On other specific issues, I was pleased to hear that the authorities are committed to eliminating article 565 of the Organic Code of Military Justice which criminalises same sex relations, and which they describe as obsolete. Such a step would be in line with one of the key demands I heard, from a representative of the LGBTIQ+ community.
I was able to share our observations – and concerns – from a human rights perspective regarding the proposed law that regulates NGOs. I reiterated the importance of guaranteeing civic space, I strongly urge the authorities to take our comments on board.
I also urged the authorities to revise the very restrictive legal provisions that criminalise abortion, that lead to deaths of women who are forced resort to risky clandestine procedures.
My team here has had some access to some judicial files and hearings to be able to make recommendations on the conduct of investigations and proceedings from a human rights perspective. This is important and I encouraged the authorities to make this standard practice.
The economic and social challenges Venezuela faces, including with respect to the minimum wage and pensions, and the impact this has on people’s daily lives by curtailing their rights to food, water, healthcare, education, and other economic and social rights, were powerfully conveyed to me in my meetings with civil society, trade unionists and pensioners, among others.
They described regular power cuts, lack of running water, teachers quitting their jobs, unable to survive on their monthly pay. Church representatives told me they don’t need to see reports to know what is happening; they see the suffering when they go out on the street to help some of the most vulnerable communities. According to UN statistics, there are more than seven million people in need of humanitarian assistance in the country.
I heard from across the spectrum of people I spoke to, including humanitarian actors and UN agencies, about the impact of sectorial sanctions on the most vulnerable segments of the population and the hurdles sanctions create for the country’s recovery and development, not least in the wake of the Covid-19 pandemic. People I met described their struggle to get basic and essential products to sustain their livelihoods, the impossibility of finding medicines their loved ones so badly need, and the mental impact, anxiety, and depression of falling ever further into debt to survive.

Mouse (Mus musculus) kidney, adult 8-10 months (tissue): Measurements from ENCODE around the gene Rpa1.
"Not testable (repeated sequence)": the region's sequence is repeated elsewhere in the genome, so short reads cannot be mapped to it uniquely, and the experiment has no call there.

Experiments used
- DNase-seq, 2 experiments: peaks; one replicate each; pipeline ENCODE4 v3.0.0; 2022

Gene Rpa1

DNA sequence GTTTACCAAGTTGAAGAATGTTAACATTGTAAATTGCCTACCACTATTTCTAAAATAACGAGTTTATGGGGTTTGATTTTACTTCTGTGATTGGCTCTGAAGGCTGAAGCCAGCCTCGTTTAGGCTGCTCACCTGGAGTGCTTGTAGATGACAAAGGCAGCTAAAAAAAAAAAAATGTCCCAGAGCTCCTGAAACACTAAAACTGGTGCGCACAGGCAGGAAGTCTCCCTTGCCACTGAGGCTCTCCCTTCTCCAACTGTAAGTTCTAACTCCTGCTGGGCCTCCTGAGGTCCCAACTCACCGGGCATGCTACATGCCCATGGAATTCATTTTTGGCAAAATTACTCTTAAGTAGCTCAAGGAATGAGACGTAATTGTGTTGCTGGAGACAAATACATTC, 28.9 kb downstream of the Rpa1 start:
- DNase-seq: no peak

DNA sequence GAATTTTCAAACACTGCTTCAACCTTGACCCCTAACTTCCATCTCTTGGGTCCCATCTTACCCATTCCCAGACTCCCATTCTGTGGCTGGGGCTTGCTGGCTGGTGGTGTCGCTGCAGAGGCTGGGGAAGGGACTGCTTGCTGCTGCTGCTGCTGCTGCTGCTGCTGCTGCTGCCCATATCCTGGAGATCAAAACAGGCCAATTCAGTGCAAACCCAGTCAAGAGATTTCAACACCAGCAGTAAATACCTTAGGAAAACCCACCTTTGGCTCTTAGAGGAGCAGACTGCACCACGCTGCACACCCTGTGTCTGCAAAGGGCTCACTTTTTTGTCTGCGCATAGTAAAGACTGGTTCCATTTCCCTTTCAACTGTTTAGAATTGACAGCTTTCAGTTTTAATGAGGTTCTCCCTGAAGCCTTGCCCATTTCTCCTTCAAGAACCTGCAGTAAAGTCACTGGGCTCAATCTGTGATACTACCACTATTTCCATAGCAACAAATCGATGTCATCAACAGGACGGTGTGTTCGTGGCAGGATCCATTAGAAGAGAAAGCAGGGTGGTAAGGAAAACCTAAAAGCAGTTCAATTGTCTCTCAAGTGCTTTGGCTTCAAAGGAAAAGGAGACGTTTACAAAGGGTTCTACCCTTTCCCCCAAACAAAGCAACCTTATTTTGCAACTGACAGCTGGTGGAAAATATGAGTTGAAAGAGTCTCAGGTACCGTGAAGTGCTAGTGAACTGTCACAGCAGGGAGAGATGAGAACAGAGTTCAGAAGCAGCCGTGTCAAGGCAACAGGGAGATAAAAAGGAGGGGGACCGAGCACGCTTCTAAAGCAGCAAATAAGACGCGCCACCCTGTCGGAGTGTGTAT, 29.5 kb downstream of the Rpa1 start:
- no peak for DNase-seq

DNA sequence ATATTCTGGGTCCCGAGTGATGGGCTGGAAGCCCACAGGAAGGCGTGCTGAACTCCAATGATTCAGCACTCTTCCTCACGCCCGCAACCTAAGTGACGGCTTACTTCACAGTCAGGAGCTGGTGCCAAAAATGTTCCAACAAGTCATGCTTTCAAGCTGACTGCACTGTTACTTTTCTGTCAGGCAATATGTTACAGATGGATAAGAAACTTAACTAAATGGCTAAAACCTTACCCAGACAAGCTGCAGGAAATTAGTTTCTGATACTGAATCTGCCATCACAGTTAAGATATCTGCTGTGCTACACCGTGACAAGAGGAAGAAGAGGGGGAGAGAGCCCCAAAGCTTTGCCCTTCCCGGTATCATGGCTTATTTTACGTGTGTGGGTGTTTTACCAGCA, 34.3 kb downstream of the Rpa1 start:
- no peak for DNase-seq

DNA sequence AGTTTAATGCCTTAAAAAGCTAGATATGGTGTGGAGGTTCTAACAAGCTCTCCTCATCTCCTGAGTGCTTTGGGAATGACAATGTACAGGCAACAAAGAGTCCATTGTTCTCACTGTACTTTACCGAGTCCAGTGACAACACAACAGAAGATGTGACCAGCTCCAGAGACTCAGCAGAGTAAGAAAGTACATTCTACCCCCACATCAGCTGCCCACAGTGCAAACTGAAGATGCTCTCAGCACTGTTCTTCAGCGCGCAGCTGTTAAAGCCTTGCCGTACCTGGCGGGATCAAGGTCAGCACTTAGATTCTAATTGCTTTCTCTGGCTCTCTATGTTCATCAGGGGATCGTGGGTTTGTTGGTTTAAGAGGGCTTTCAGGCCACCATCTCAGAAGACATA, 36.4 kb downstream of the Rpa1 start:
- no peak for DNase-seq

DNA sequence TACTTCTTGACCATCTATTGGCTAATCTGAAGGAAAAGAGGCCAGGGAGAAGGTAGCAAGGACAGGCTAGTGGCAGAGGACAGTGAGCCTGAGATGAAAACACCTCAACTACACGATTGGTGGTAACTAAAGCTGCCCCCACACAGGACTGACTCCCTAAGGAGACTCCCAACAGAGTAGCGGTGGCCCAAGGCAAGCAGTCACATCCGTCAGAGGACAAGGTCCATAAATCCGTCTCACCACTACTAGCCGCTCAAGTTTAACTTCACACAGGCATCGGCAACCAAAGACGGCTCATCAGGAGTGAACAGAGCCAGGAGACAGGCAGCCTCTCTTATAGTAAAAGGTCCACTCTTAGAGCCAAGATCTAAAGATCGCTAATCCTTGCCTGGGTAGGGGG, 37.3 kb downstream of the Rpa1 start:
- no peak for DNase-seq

While the roots of Venezuela’s economic crisis predate the imposition of economic sanctions, as I highlighted in my interactions, it is clear that the sectorial sanctions imposed since August 2017 have exacerbated the economic crisis and hindered human rights.
My Office has repeatedly recommended that Member States suspend or lift measures that have a detrimental effect on human rights and that are aggravating the humanitarian situation, a call we make with regard to unilateral coercive measures imposed on other countries too.
Indigenous peoples also voiced their legitimate grievances and fears for their communities, amid the threats to their livelihoods, culture and even existence from mining operations, drug trafficking organisations and illegal armed groups. It is vital that any decisions affecting them are based on their prior and informed consent.
I was able to hear from both the Government and the Unitary Platform delegations to the Mexico Dialogue. I reiterated our support for the ongoing discussions and stressed the need to listen to victims in the political process. While I no way underestimate the challenges ahead, I urged them to listen to one another and embark on meaningful dialogue to find a common vision for the future. There will be obstacles in the way but as a river keeps flowing despite stones in its path, engagement and constructive dialogue can forge a way around obstacles.
All sides need to think about the future they want for Venezuela and my Office is ready to be a bridge-builder between the State institutions and the people, ready to offer our human rights perspective and expertise, and also in relation to the electoral process, and ready to help ensure that the discourse around human rights is not manipulated for political purposes.
One of the most telling accounts I heard was from a man visited by members of my team while he was in detention and who worked to ensure his release. This, he said, reassured him that he had not been forgotten. Indeed, everyone I talked to appreciated the presence of our small office here in Venezuela.
With regard to Venezuelans outside the country, I encouraged the Venezuelan authorities to continue and strengthen their cooperation with UN agencies to ensure a voluntary, safe and dignified return for all those who seek it.
In all my interactions, I heard a strong appreciation for the work of my Office throughout the country, which began operating following the visit by my predecessor, Michelle Bachelet. I am encouraged by the Government’s decision to extend the team’s presence in Venezuela for a further two years, so they can continue and even strengthen their work helping to advance the human rights agenda in the country.
I am committed to remain engaged on Venezuela, not only because I am mandated to do so by the UN General Assembly and the UN Human Rights Council, but out of my own firm conviction that this is essential for a better future. I offer my own and my team’s support to all stakeholders.
Thank you very much.